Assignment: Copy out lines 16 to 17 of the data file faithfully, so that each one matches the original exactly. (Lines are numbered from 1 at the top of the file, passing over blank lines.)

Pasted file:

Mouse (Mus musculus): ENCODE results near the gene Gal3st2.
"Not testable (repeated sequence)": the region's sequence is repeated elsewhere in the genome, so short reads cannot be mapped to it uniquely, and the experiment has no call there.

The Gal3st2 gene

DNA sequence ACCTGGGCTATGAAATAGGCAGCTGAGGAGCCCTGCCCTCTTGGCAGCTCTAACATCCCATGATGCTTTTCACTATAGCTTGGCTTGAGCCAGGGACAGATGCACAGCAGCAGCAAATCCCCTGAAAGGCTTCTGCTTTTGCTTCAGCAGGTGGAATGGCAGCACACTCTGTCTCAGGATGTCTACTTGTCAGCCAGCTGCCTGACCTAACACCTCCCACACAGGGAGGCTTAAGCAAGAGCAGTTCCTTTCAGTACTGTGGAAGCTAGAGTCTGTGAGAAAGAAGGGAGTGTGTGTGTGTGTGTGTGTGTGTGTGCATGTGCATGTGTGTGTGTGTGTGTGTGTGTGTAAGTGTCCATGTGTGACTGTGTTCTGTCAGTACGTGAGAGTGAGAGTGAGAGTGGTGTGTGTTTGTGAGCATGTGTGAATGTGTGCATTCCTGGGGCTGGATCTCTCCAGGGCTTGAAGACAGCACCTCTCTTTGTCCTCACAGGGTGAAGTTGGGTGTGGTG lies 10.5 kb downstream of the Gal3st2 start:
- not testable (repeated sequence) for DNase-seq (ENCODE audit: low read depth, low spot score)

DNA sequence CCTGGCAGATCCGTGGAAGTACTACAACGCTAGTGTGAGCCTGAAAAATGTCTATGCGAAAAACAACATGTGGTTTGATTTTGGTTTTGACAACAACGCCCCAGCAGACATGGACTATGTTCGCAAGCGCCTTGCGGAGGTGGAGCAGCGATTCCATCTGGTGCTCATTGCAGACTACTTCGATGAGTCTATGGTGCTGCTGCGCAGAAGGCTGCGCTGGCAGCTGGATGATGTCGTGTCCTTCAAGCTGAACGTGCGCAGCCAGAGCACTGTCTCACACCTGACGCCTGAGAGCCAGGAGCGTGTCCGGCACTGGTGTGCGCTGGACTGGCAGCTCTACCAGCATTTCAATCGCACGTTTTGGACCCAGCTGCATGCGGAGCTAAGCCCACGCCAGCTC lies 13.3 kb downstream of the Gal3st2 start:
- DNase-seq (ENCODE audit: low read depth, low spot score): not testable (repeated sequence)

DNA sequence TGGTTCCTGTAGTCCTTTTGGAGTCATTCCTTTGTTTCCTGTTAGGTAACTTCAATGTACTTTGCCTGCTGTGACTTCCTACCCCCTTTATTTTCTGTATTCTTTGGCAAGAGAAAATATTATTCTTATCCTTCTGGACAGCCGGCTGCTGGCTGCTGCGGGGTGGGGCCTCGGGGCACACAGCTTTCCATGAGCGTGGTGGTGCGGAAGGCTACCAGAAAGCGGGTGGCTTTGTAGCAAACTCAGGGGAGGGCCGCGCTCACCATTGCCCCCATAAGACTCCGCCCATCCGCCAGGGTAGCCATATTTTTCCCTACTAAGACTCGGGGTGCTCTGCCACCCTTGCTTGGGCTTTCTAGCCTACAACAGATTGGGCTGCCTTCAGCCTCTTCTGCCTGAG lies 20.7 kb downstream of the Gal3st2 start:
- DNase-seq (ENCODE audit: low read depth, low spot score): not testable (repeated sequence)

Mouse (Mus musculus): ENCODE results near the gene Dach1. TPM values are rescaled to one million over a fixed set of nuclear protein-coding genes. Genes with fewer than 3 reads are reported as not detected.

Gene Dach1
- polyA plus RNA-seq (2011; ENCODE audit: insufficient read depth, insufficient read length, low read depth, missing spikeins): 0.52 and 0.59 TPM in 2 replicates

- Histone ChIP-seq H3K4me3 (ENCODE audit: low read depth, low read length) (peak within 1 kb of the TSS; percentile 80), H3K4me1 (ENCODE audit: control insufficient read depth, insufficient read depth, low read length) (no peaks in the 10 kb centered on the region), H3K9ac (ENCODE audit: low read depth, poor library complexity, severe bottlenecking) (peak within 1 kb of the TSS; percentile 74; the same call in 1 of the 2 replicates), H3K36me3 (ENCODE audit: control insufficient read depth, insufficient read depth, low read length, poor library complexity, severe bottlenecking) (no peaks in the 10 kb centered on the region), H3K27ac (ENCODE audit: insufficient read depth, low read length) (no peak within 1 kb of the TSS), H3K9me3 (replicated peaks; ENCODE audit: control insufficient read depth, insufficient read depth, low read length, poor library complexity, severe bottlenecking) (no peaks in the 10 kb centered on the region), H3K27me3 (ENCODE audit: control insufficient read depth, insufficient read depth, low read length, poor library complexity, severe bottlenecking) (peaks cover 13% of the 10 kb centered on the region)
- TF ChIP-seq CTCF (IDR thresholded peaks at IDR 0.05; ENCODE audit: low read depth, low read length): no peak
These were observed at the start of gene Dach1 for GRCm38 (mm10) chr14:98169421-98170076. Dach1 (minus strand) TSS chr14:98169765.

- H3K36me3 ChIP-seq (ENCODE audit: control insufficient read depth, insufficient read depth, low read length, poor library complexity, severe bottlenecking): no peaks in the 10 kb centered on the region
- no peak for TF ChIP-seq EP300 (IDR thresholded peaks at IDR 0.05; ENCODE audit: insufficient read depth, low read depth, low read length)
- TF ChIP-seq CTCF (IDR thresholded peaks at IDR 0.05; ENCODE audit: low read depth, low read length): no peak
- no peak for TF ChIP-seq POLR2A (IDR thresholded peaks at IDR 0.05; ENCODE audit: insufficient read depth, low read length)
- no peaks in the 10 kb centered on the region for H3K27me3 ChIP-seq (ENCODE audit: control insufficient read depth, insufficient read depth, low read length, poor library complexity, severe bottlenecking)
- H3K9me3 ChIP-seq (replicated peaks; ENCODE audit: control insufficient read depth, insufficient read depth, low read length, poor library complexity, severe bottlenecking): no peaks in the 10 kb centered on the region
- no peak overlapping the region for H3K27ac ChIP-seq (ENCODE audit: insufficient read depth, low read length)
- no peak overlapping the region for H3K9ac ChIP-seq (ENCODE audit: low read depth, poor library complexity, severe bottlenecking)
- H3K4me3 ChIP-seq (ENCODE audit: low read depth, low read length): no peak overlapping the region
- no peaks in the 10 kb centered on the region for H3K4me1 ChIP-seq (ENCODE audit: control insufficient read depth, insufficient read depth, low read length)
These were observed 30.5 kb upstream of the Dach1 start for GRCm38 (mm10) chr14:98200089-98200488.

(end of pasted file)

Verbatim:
- H3K36me3 ChIP-seq (ENCODE audit: control insufficient read depth, insufficient read depth, low read length, poor library complexity, severe bottlenecking): no peaks in the 10 kb centered on the region
- no peak for TF ChIP-seq EP300 (IDR thresholded peaks at IDR 0.05; ENCODE audit: insufficient read depth, low read depth, low read length)